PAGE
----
Everything about Cairo: My City, Our Revolution shows that it was a book Ahdaf Soueif felt compelled to write. Partly a chronicle of the 18 days in 2011 that changed the course of modern Egyptian history, partly a memoir of Soueif’s life in and love for Cairo, the book is emotional, affecting, polemical, and necessarily imperfect–because, as Soeuif is very aware, the story it tells wasn’t over when she wrote it and (as she often remarks) will have developed even further by the time it reaches its readers.
So why write it and publish it now, instead of waiting until we know more about what came after those 18 days? One obvious response would that it will almost certainly be years, not months, before we’ll know how things turn out–as if, of course, there ever can be a definitive or complete story of any event. Defining beginnings and endings is always to some extent arbitrary. What Soueif has done, then, is not to offer (and not to pretend to offer) a ‘history’ of the Revolution, but to give an account of a specific moment that actually, by historiographical standards, does have remarkably clear boundaries. On January 25, 2011, protesters marched to Tahrir Square demanding the fall of the Mubarak regime; on February 11, 2011, Mubarak stepped down. From the distance of one year, perhaps that has come to seem like not much, like not enough; the regime fell but what has replaced it? On February 11, 2011, though, Mubarak’s resignation was more than most had ever imagined. It wasn’t (isn’t) everything, but without it, there could have been nothing further. So there’s an intrinsic rationale to telling that story, to giving us one insider’s view, one participant’s experience.
Viewed as this kind of immediate record, Cairo: My City, Our Revolution is both gripping and inspiring. Soueif’s descriptions of the atmosphere inside Tahrir are especially moving: ringed around with tanks, beleaguered by agents of the regime every imaginable way, within Tahrir it’s another world:
Even the light in here is different, the feel of the air. It’s a cleaner world. Everything’s sharper, you can see the leaves on the trees. Badly lopped, they’re trying to grow out. Everyone is suddenly, miraculously, completely themselves. Everyone understands. We’re all very gentle with each other. As though we’re convalescing, dragged back from death’s very door. Our selves are in our hands, precious, newly recovered, perhaps fragile; we know we must be careful of our own and of each other’s.
The Midan is sparkling clean. The rubbish is piled neatly on the periphery with notices on it saying ‘NDP Headquarters.’ . . . Lamp posts have put out wires so that laptops and mobiles can be charged. The field hospitals provide free medical care and advice for everyone. A placard reading ‘Barber of the Revolution’ guides you to a free shave and a haircut. A giant transparent wall of plastic pockets has gone up. The shabab [youth] sit next to it. People tell them jokes and they draw or write them and slot them into the pockets; a rising tide of jokes and cartoons. A Punch and Judy show is surrounded by laughing families. A man eats fire. There’s face-painting and music and street theatre and a poetry stand.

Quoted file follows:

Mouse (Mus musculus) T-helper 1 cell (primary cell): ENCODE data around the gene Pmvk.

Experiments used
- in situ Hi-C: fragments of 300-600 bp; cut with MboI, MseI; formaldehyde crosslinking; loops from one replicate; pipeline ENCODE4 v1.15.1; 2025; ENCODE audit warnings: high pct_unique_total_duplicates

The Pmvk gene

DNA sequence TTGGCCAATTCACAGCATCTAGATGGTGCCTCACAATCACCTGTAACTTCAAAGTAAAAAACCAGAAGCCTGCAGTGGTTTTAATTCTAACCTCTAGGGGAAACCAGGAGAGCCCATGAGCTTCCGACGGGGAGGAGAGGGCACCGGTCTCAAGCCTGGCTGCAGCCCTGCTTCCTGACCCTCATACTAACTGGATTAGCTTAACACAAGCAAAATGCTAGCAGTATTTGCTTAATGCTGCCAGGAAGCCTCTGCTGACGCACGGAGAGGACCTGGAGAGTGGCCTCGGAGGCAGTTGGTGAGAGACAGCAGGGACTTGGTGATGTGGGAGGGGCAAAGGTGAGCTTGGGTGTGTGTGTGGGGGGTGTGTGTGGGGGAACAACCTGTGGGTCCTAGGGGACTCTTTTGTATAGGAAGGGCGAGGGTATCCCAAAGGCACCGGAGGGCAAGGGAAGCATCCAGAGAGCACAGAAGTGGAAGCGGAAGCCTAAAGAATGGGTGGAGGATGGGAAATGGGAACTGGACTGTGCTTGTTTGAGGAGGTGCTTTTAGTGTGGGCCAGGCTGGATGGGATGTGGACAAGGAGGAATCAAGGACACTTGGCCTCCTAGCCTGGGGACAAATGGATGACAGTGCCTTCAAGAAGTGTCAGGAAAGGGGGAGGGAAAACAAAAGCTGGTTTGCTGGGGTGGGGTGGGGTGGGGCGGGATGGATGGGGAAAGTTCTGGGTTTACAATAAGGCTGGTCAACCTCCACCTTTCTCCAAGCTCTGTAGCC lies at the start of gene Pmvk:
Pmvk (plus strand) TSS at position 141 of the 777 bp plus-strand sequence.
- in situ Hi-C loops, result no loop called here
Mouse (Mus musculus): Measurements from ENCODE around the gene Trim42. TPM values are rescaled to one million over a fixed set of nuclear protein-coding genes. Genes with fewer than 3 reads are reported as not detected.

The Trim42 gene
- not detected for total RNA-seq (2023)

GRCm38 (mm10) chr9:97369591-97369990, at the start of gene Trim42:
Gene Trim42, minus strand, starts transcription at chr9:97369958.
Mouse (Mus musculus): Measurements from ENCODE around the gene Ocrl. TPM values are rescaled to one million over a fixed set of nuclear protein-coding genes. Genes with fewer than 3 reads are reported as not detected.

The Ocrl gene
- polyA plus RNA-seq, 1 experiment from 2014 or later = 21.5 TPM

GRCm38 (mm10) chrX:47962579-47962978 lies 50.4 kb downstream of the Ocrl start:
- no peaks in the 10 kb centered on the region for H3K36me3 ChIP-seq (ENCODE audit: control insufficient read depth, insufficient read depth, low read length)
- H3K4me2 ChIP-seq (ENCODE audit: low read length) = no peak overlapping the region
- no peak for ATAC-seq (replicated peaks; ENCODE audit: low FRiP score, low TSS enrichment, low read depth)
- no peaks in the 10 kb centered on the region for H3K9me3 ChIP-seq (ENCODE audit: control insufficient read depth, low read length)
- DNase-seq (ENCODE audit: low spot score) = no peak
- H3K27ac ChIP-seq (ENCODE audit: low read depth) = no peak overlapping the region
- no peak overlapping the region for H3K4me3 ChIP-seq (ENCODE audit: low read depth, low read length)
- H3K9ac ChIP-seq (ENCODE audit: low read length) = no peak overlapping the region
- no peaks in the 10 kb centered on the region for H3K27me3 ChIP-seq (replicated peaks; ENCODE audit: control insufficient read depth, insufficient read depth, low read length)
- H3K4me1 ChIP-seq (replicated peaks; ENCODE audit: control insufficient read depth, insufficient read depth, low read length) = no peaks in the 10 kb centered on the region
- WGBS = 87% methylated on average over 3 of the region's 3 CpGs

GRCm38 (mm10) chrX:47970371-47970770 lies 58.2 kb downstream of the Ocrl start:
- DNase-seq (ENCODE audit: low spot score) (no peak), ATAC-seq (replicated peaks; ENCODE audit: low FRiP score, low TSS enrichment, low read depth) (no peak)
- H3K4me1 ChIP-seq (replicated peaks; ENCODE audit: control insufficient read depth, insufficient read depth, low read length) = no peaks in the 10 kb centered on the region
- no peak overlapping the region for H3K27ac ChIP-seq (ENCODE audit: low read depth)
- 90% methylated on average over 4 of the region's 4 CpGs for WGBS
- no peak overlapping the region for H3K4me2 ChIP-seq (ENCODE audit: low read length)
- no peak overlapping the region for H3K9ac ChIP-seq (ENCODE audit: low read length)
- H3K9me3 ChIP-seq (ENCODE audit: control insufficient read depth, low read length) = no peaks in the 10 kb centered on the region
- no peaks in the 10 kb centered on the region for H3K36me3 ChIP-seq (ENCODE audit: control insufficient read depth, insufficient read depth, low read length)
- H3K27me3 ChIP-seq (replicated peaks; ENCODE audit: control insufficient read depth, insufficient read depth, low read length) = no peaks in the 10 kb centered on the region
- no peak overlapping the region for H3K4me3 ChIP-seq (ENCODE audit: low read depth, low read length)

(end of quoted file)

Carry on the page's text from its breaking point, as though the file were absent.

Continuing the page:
The protestors watch Omar Sulaiman interviewed by Christiane Amanpour:
We watched the old torturer, stiff with formality and self-belief, clinging on to his simple conspiratorial concepts, holding himself rigid against the tide, his thumbscrews and cattle prods for the moment useless. When he says his message to us is: ‘Go home. We want to have a normal life,’ the streets answer with one voice: ‘Mesh hanemshi / Enta temshi!’ We’re not going / You go home!
And then, in the Midan, there was a wedding, and then more music and everywhere there are circles of people sitting on the ground talking, discussing; ideas flowing, from one group to another until the most popular find their way to one of the four microphones on the stages. I pause by one group and they immediately invite me to sit. People introduce themselves before they speak. Three civil servants, a teacher, a house painter, two women who work in retail. They talk about what brought them to Tahrir. In the end, the house painter says, it comes down to one thing: a person needs freedom.
Soueif’s enthusiasm for this utopian moment is infectious, as is her admiration for the young people who started it, fought for it, and in many cases died for it. She recalls a man “with his hand on his son’s shoulder” who says to her as they pass, “Yes, really. I thought so badly of him; sitting all day at his computer. Now look what he and his friends have done. Respect. Respect.” Her book is an eloquent tribute to these young men and women and to all the protestors who held their ground. It’s also a passionate reiteration of their idealism, of the hope for a free, open, compassionate world that Soueif found manifest in miniature in Tahrir during those 18 days. (Here’s an interview with Soueif from February 3, 2011, that captures the energy of that time. She’s wonderfully articulate, as usual.)